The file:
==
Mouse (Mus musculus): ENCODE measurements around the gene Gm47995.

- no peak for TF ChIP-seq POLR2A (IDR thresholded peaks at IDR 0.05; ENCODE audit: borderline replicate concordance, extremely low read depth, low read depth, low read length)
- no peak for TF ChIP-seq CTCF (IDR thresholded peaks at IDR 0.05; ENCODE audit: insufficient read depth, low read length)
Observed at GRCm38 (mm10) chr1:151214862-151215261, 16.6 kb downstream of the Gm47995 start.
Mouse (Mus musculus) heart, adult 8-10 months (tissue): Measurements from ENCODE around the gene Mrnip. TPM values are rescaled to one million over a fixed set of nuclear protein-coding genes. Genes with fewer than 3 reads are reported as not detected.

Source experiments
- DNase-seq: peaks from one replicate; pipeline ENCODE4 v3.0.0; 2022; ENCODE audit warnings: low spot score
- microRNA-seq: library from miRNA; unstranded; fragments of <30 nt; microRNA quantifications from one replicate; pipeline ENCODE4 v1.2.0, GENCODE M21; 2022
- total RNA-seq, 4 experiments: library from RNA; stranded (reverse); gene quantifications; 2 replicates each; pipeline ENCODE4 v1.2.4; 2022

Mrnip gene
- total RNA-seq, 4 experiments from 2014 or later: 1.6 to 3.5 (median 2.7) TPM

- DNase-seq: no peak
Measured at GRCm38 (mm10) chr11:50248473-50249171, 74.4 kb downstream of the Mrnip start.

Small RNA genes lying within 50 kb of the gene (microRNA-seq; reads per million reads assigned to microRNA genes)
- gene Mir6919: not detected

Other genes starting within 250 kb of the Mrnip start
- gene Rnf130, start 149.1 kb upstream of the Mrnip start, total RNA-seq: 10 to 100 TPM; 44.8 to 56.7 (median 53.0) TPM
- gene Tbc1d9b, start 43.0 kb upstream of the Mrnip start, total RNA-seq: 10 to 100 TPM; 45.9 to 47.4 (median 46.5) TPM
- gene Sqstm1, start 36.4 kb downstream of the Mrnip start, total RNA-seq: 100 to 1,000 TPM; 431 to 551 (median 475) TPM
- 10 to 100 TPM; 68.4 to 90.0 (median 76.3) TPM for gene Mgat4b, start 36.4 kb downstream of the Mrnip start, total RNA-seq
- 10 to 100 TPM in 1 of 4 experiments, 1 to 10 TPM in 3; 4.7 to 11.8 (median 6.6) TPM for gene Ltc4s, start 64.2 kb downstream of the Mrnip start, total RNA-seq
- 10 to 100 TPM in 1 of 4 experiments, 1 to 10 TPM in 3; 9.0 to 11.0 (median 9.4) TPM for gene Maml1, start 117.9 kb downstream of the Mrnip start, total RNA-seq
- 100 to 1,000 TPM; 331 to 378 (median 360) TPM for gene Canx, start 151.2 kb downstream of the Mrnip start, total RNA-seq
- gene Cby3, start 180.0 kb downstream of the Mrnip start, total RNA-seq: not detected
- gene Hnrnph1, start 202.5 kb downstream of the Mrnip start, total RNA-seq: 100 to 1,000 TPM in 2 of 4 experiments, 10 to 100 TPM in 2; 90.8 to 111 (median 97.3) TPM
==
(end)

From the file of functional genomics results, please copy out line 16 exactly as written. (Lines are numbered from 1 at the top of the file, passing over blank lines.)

Other genes starting within 250 kb of the Mrnip start